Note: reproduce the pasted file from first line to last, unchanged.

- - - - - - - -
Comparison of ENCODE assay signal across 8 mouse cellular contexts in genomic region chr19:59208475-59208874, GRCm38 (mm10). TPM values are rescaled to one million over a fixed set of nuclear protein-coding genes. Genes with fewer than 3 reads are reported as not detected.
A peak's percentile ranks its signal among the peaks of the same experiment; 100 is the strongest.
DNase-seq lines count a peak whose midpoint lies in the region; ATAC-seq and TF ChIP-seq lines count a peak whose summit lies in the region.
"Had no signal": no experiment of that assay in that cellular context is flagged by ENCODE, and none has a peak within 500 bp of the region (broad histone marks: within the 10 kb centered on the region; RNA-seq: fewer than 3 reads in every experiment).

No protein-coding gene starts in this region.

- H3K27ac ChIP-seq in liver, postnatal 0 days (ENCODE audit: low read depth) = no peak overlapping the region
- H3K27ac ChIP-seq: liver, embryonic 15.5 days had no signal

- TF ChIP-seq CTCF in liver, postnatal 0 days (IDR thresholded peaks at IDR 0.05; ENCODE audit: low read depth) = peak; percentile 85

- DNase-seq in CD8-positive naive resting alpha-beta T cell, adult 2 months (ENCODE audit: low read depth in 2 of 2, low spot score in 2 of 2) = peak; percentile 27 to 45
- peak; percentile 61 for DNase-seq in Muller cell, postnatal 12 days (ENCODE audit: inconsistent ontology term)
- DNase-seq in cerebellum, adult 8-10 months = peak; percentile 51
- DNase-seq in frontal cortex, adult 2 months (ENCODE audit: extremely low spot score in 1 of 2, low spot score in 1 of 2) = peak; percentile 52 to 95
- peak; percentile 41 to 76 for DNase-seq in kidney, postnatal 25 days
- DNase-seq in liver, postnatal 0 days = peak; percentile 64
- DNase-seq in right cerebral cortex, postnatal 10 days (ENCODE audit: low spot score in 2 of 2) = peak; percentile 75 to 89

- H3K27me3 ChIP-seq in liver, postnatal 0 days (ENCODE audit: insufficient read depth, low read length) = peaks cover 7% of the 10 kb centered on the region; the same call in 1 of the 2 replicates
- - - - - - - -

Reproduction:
Comparison of ENCODE assay signal across 8 mouse cellular contexts in genomic region chr19:59208475-59208874, GRCm38 (mm10). TPM values are rescaled to one million over a fixed set of nuclear protein-coding genes. Genes with fewer than 3 reads are reported as not detected.
A peak's percentile ranks its signal among the peaks of the same experiment; 100 is the strongest.
DNase-seq lines count a peak whose midpoint lies in the region; ATAC-seq and TF ChIP-seq lines count a peak whose summit lies in the region.
"Had no signal": no experiment of that assay in that cellular context is flagged by ENCODE, and none has a peak within 500 bp of the region (broad histone marks: within the 10 kb centered on the region; RNA-seq: fewer than 3 reads in every experiment).

No protein-coding gene starts in this region.

- H3K27ac ChIP-seq in liver, postnatal 0 days (ENCODE audit: low read depth) = no peak overlapping the region
- H3K27ac ChIP-seq: liver, embryonic 15.5 days had no signal

- TF ChIP-seq CTCF in liver, postnatal 0 days (IDR thresholded peaks at IDR 0.05; ENCODE audit: low read depth) = peak; percentile 85

- DNase-seq in CD8-positive naive resting alpha-beta T cell, adult 2 months (ENCODE audit: low read depth in 2 of 2, low spot score in 2 of 2) = peak; percentile 27 to 45
- peak; percentile 61 for DNase-seq in Muller cell, postnatal 12 days (ENCODE audit: inconsistent ontology term)
- DNase-seq in cerebellum, adult 8-10 months = peak; percentile 51
- DNase-seq in frontal cortex, adult 2 months (ENCODE audit: extremely low spot score in 1 of 2, low spot score in 1 of 2) = peak; percentile 52 to 95
- peak; percentile 41 to 76 for DNase-seq in kidney, postnatal 25 days
- DNase-seq in liver, postnatal 0 days = peak; percentile 64
- DNase-seq in right cerebral cortex, postnatal 10 days (ENCODE audit: low spot score in 2 of 2) = peak; percentile 75 to 89

- H3K27me3 ChIP-seq in liver, postnatal 0 days (ENCODE audit: insufficient read depth, low read length) = peaks cover 7% of the 10 kb centered on the region; the same call in 1 of the 2 replicates